It is almost dark and Celia invites me to come to her home. At least that is what I think she is saying to me.
I accompany her up the fine grey dirt road into the village and at the end, just before it spills into the plaza, a very tall girl is standing there with two other children and a man.
It is Celia’s family, waiting for her to come home from work. They are curious about me, but not surprised or hesitant. They welcome me and we walk a few feet towards the river.
There we enter one of the homes I was admiring yesterday morning when I first stumbled through this village. Her property goes all the way to the river and is surrounded by many trees and a high fence.
Celia opens the gate and welcomes me in. She has two patios: one is full of plants, some growing out of the ground, some in pots. And lots of clothes lines.
The other patio butts up against her doorways. It looks like she has three rooms too, each having a door onto the patio.
There are many bird cages hanging on the walls around the inner patio, that also has its share of plants and trees. Celia’s oldest daughter tells me her father rescues these birds when they fall out of trees or when they are found on the ground. He hand feeds them as babies and nurses them back to life.
Life in a cage, that is. Okay. I want to set them free but the children laugh at me. They will not survive in the wild. The birds sing and flutter around their little spaces.
The children bring out their books for me and read to me in Spanish. They do not have to return to school until the 10th of January. They both love school and are doing very well.
They find books for me. They know I am trying to learn Spanish so they give me a workbook about geography and another about history, books they say they don’t need anymore.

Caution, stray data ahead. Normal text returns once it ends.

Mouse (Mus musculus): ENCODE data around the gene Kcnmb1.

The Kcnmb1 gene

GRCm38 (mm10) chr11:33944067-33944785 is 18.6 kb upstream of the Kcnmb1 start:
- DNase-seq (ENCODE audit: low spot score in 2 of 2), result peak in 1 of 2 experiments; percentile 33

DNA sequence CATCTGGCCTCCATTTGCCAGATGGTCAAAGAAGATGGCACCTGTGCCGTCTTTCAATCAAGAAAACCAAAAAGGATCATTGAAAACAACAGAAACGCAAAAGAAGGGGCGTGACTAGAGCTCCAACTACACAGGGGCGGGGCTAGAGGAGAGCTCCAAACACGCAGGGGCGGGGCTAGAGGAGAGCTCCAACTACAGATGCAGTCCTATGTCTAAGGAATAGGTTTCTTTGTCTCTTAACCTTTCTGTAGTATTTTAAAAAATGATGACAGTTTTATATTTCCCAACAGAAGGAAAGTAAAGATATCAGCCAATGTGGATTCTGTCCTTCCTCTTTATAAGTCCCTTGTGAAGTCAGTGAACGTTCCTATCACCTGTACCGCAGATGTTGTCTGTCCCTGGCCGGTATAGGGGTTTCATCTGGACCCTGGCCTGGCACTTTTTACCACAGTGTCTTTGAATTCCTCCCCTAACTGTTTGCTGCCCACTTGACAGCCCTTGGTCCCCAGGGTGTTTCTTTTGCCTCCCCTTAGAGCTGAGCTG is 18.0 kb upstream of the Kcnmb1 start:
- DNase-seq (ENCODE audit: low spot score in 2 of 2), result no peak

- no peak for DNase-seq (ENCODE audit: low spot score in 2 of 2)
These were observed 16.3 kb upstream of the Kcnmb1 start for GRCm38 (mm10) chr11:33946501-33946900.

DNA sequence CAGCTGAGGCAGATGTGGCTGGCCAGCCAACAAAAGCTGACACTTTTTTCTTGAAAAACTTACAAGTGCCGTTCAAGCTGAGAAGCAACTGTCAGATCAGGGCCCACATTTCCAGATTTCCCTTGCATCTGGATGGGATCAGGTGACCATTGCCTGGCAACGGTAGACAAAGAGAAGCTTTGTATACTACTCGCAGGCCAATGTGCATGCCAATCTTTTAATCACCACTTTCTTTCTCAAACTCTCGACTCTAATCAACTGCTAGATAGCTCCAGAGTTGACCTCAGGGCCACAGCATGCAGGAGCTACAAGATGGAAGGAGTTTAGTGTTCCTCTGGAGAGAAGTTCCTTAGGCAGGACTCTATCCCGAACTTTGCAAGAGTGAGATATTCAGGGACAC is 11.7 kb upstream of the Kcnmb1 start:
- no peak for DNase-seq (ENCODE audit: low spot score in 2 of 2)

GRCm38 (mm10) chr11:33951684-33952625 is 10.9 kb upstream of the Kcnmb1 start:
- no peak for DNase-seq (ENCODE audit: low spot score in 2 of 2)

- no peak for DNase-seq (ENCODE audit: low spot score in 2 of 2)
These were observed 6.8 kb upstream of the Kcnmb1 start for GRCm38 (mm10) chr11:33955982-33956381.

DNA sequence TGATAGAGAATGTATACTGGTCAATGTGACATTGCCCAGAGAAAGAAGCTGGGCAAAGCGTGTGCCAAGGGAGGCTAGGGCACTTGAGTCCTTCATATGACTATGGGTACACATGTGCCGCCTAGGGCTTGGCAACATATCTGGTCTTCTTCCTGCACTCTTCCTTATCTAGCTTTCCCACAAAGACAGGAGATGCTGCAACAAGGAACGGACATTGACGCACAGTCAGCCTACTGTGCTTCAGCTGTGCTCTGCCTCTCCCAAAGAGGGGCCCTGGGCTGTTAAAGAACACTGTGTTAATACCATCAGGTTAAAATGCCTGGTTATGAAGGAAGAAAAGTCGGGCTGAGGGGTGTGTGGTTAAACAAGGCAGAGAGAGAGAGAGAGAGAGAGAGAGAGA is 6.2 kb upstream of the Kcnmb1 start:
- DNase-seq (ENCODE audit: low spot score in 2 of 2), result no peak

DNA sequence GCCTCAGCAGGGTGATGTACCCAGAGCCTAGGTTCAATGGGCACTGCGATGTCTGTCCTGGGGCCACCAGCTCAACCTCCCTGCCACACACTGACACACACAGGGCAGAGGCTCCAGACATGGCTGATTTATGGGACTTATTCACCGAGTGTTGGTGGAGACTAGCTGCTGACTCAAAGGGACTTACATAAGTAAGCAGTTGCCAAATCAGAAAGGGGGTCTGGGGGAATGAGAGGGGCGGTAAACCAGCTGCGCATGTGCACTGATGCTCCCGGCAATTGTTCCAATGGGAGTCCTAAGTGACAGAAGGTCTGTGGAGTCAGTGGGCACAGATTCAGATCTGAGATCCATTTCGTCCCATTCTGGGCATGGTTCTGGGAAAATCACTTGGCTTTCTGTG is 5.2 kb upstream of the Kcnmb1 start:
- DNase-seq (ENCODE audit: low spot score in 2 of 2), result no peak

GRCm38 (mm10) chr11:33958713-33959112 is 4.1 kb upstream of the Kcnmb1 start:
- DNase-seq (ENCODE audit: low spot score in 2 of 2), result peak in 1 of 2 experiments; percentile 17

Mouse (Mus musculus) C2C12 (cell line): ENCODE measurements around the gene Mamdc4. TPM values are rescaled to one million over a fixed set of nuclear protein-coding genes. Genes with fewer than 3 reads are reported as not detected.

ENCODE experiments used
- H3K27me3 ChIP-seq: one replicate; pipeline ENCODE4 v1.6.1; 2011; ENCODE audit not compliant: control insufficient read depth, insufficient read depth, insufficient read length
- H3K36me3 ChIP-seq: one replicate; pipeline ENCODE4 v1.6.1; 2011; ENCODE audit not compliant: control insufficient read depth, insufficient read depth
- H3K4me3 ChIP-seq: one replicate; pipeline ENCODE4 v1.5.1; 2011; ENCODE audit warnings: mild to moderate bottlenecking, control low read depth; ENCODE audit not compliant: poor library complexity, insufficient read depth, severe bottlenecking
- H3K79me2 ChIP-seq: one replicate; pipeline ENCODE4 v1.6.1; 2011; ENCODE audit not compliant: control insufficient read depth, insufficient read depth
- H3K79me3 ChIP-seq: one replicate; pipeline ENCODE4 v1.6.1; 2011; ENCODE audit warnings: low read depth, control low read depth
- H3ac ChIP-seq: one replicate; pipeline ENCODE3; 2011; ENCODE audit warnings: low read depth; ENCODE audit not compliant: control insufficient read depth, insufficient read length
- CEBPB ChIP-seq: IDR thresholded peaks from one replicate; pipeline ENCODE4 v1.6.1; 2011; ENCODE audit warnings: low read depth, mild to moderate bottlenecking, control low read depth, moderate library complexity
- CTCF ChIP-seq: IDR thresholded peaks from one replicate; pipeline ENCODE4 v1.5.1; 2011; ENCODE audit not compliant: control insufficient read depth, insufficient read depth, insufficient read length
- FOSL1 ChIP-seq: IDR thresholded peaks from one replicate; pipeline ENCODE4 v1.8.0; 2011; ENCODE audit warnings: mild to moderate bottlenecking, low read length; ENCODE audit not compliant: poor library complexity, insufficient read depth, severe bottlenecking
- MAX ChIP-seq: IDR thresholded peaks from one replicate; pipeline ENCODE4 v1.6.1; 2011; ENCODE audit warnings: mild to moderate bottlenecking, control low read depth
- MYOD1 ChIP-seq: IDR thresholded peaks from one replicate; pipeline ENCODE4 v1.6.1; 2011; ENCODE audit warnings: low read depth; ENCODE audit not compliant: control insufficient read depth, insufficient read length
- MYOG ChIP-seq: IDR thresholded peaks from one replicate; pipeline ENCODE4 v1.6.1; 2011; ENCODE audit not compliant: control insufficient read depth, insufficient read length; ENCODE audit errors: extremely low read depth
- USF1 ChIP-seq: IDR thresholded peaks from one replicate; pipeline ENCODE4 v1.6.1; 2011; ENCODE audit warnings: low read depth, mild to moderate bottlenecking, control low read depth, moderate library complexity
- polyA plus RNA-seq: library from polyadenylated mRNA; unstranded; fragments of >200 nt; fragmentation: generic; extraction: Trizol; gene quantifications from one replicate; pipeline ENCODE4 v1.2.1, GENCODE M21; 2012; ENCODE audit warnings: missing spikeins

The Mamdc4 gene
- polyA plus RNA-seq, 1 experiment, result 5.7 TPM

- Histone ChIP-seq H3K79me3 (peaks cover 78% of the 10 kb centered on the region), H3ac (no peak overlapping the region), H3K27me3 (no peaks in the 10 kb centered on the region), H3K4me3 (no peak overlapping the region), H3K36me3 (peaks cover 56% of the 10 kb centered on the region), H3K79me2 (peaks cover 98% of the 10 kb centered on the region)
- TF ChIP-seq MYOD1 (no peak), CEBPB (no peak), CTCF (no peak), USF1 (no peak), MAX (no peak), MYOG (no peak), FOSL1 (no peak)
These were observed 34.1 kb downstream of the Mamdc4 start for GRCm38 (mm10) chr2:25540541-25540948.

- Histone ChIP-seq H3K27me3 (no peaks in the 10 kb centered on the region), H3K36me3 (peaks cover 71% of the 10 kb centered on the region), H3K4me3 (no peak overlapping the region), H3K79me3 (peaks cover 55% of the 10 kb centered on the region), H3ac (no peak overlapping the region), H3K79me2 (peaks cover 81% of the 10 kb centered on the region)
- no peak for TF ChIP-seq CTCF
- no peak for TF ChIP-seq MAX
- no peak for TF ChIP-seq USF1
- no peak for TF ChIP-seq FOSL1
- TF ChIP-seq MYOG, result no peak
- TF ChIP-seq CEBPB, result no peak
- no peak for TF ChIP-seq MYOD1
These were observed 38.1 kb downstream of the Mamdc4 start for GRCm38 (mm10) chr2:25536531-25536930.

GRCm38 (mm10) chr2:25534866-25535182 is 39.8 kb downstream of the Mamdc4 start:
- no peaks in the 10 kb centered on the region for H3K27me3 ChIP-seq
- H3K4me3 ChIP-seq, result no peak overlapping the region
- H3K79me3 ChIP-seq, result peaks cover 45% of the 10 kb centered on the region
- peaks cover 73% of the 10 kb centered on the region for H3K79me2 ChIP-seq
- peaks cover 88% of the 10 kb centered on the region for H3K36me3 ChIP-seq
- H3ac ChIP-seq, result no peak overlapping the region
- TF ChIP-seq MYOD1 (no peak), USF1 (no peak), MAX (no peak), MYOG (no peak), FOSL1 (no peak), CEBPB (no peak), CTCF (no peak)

As the air cools, we move inside. It is spotless, with not a thing out of place. There are three beds in this room, two larger beds and one smaller. I think they all get to sleep together in this room.
There are two woven chairs and a couple of cupboards line the corner away from the beds where the clothes must be. Celia tells me she washes everything by hand.
No wonder her eyes are so sad. I wonder how old she is – I am asking the children but get distracted before I can ask her or Roberto their ages.
Another womon, Roberto’s sister from Arkansas, drops in with her daughter. I find out that most of Roberto’s family has stayed here but this sister only comes for vacations and summers. She’s the mom of one of the young boys I spoke with earlier today.
The children talk and talk, and the parents join in. The little boy has disappeared, I don’t know where he is but none of us are watching him.
I finally yawn my way through a polite thank you, what a pleasant evening, and I will let you go to sleep. They insist on walking me home. They all want to come, but Carina, the oldest daughter, has to stay behind. I think the boy has fallen asleep somewhere.